The Roots of Desire:The Myth,Meaning,and Sexual Power of Red Hair 

Hair:Its Power and Meaning in Asian Cultures  

Alzheimer's:Blessing in Disguise?

Dr. E (Ph.D.) Speaks Out:Guest Blogger


While watching Sargent Shriver, who has Alzheimer's Disease, wave goodbye at his wife's (Eunice Kennedy Shriver) funeral several weeks ago, and having recently placed a relative with age-related memory loss in a long term care facility,  I had some thoughts. 

Of course, every Baby Boomer in America wants there to be a prevention and cure ASAP for Alzheimer's and other age-related dementias and memory loss conditions, and that would be great, no doubt about it!  But if not, could it be that these conditions are Nature's way of helping us face old age and death?   Might Alzheimer's be a blessing in disguise?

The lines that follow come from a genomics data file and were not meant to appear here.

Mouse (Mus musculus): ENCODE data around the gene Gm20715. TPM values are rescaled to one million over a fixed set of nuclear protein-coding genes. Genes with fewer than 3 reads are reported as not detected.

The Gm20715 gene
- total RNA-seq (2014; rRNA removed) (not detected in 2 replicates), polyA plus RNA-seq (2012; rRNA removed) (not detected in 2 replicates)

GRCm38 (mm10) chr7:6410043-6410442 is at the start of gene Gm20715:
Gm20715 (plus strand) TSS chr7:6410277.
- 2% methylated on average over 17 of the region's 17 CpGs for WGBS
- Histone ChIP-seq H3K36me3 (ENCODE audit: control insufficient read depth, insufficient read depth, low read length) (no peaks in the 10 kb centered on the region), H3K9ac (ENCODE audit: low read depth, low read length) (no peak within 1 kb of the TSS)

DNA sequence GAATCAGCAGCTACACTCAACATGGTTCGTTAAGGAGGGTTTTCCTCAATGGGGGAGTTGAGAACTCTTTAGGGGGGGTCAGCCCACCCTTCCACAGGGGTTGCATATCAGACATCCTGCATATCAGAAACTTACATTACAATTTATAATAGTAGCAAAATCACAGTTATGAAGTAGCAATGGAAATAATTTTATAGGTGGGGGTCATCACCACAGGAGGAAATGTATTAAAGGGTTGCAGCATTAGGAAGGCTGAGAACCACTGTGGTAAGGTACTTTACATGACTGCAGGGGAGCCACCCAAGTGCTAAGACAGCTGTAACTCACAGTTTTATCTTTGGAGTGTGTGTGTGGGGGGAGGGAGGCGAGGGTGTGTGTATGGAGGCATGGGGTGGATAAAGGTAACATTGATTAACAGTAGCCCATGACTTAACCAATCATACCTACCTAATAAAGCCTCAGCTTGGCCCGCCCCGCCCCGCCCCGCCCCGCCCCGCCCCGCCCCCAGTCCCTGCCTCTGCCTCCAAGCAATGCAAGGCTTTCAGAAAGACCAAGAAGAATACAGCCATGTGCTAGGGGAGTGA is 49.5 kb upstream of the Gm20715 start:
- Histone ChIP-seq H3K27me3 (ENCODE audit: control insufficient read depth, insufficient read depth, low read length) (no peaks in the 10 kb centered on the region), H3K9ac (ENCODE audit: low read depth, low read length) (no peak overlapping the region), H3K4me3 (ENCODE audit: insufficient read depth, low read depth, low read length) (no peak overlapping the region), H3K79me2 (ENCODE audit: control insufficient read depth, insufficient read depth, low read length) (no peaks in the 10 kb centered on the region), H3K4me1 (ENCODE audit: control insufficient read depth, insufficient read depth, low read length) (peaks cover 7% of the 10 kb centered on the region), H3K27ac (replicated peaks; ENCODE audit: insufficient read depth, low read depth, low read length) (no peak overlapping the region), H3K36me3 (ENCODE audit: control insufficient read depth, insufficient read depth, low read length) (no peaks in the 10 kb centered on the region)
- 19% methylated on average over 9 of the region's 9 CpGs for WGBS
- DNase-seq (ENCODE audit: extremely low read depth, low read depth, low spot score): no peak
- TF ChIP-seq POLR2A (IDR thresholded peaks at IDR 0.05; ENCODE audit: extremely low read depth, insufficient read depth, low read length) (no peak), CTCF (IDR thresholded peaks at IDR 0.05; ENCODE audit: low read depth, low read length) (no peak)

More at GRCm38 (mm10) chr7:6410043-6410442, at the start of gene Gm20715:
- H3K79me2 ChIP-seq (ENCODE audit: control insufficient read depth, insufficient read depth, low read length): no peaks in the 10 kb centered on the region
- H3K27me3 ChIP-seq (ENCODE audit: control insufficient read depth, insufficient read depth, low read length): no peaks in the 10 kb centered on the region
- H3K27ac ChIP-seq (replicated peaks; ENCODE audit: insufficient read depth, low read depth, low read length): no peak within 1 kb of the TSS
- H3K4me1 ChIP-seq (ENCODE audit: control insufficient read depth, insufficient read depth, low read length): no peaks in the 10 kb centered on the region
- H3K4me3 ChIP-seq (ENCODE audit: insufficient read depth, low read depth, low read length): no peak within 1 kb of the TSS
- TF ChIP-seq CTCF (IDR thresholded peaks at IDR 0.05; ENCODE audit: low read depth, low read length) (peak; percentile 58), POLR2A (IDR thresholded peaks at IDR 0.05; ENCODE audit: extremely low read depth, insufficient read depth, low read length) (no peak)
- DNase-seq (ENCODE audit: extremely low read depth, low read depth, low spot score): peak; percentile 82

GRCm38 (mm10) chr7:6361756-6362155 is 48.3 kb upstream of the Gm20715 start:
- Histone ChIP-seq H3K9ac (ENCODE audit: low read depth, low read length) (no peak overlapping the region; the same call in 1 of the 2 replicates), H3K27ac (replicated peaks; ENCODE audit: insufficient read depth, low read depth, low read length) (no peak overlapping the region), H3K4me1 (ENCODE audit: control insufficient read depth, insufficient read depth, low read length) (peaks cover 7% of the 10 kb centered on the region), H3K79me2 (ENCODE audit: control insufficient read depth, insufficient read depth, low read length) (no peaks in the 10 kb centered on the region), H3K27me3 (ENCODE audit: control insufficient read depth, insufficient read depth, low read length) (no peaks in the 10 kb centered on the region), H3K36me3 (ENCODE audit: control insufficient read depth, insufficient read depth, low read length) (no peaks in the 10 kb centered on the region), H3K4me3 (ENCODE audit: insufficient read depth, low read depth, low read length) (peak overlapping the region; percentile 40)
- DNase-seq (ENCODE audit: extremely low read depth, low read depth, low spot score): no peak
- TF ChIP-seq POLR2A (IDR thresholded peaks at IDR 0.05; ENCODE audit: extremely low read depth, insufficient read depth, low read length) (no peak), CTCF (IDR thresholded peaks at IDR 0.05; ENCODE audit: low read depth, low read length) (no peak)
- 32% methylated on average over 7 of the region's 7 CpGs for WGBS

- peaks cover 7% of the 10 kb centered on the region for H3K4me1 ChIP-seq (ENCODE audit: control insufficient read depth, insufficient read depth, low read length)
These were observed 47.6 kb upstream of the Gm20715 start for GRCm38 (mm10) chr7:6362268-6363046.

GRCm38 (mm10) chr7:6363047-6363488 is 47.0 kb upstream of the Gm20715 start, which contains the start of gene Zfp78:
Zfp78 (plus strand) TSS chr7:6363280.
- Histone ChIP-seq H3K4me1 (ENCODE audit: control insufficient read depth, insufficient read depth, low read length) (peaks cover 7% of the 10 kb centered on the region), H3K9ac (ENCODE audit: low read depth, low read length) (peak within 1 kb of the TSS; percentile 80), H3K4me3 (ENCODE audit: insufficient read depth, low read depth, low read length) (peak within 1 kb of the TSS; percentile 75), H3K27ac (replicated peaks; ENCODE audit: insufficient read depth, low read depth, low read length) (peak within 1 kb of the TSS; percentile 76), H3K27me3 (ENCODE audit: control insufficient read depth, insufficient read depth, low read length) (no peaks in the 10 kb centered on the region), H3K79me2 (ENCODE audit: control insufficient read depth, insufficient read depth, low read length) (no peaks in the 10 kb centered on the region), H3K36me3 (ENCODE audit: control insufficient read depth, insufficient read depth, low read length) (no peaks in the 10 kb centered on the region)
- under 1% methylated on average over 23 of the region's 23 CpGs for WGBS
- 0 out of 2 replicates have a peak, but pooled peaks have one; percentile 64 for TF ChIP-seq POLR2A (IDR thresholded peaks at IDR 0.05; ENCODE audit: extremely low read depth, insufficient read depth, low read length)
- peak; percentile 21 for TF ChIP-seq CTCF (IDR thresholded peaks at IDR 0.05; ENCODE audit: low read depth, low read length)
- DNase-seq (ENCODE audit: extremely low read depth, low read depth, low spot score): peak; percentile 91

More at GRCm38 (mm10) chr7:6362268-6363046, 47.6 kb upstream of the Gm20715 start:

For elderly people with Alzheimer's, they may not know what or who they don't remember, so maybe their condition is not upsetting to them.  Perhaps Sargent Shriver was told he was there to say goodbye to his wife, but since he may not remember her or their long life together, he did what a child does when told to say goodbye.  He smiled and waved, like a child at a parade as people march by, rather than feel the unbearable pain of his terrible loss. 

And since elderly people with Alzheimer's may not remember they are old or perhaps even know any longer what death is, how can they be depressed about it or fear it?   Ignorance is bliss, in a way, isn't it?

It is hard on family and friends who miss the person who used to be, for sure, and who fear ever being like the person with memory loss.  But maybe the fear is not necessary.